Data security lessons learned from the Equifax breach
It was pretty much impossible to turn on the television, skim through social media or browse the headlines recently without seeing or hearing about the massive data breach involving Equifax that compromised the personal information of 143 million customers.
But there was one piece of the story that really stood out: Equifax allegedly waited months to fix a well-known security vulnerability in the software that powers its online customer dispute portal.
When it comes to data security and your company’s reputation, there is no time for waiting. Protecting your company and your customers’ data is not something you can put off, whether it’s down to budgets, seemingly more pressing initiatives, or simply the belief that “it will never happen to me.”
The truth is, the consequences of just one breach can be far too detrimental to your company, your shareholders and your customers. I classify the damaging consequences of breaches into three categories:
Isn’t it ironic that those who shortcut security measures may end up incurring costs far beyond the price of a security solution or compliance program that may have prevented the incident? That seems a bit like complaining about the price of motor oil, then never putting it into your engine until it seizes, and the repairs run thousands more than a quart of oil.
Indeed, the repercussions of a breach are so high that investing in the right data security is not your typical risk-return decision. In fact, the average cost of a data breach is $3.62 million, which takes into account financial losses, legal fees, auditing services, customer reparations, class action lawsuits and more. With Equifax, costs are already up to $4 billion. It makes you think: was putting off a security software update worth it?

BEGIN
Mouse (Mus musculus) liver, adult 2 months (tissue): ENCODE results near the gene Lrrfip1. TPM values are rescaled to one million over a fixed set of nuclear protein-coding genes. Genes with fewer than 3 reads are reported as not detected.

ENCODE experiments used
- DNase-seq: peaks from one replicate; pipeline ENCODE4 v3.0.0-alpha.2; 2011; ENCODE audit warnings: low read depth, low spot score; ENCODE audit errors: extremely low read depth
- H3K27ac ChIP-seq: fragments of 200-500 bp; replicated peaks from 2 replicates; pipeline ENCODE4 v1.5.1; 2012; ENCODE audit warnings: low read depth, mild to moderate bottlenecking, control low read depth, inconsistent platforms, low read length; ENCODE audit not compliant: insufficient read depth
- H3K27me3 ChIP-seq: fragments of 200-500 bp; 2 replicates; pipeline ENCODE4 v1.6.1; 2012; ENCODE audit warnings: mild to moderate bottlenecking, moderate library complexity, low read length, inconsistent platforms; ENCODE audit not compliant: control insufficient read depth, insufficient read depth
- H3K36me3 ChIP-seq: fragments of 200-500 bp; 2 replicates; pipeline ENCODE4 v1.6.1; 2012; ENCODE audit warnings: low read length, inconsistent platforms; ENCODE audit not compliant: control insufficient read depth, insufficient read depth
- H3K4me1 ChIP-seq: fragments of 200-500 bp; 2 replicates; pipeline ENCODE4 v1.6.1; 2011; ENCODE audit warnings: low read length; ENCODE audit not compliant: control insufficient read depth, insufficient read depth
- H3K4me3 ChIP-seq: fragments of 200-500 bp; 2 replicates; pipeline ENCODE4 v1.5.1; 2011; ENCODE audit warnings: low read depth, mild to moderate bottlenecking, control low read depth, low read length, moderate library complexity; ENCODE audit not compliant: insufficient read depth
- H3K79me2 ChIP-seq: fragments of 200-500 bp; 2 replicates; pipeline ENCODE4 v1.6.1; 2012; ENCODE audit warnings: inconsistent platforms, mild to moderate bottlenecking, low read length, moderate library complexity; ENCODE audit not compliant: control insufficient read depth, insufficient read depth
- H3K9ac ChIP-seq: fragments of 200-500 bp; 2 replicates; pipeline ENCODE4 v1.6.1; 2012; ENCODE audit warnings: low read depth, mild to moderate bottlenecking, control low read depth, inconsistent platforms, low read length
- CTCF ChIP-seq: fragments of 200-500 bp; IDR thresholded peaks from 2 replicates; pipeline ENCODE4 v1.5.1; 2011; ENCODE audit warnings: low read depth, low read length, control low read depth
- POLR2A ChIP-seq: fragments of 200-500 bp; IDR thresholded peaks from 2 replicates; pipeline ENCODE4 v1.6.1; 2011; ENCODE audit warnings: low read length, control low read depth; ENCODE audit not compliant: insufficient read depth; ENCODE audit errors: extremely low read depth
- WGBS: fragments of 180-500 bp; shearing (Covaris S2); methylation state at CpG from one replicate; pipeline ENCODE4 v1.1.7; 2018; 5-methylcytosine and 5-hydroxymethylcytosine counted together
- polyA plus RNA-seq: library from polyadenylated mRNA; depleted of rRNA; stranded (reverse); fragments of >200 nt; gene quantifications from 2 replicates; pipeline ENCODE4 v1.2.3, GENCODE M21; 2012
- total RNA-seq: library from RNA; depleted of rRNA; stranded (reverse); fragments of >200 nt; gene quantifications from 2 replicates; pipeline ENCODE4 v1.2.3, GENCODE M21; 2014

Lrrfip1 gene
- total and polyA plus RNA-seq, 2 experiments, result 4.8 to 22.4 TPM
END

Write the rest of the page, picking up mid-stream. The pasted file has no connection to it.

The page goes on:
Would you want to do business with a company who proved they cannot be trusted with your sensitive data? Reputational damage from a breach can be detrimental to a company’s future. It is much harder to save your brand than it is to recoup the costs of security incidents. A tainted brand image eventually leads to lost sales, as mistrusting customers desert in droves. In the fallout, your company stock price may plummet (Equifax shares dropped 18 percent just days after announcing the breach); and in a worst-case-scenario, you could go out of business completely.
Data breaches not only impact a company’s brand and bottom line, but also its employees. Whether you are a CEO, CSO, CIO, compliance officer or other security executive, a data breach can come back to bite you. In Equifax’s situation, CEO Richard Smith suddenly retired after the breach and the chief information officer (CIO) and chief security officer (CSO) resigned.
But, imagine if it was your fault for the breach (perhaps you were the one that advised the company to wait to install a software patch, or instructed your team to focus efforts elsewhere because your audit wasn’t due for another three months). If word gets out, it may be difficult to land your next job, particularly if you must explain why and how your procrastination put your former company at risk.
Why Wait to Secure Your Data?
With the risks of costs, reputational damage and job loss in mind, data security must be addressed today. While I could give you a list of best practices that will help (which is probably preaching to the converted), instead I’m going to leave you with one piece of advice: don’t hold sensitive data in the first place. It’s a simple notion, but extremely effective—cybercriminals can’t hack the data you don’t hold.
What do I mean by this? Consider whether your company is storing sensitive data in unnecessary areas of its business infrastructure. For example, if you have contact centers, you may be housing customer credit card data, social security numbers (SSNs) and other personally identifiable information (PII) – ripe for the taking.
Investigate the deployment of technologies that keep sensitive data segregated or completely out of your networks, customer relationship management (CRM) and enterprise resource planning (ERP) systems. This will make your organization far less vulnerable and less attractive to hackers, fraudsters and other cybercriminals. When you absolutely must store data, use tokenization to replace it with a meaningless equivalent for an added layer of protection.
If Equifax had not waited to fix a known security hole, and/or removed the sensitive data from its network in the first place, today’s situation may never have happened. We must all learn from their mistakes and act now to secure sensitive data. It could make all the difference in keeping your company out of the headlines as the victim of an inexcusable data breach – so, why wait?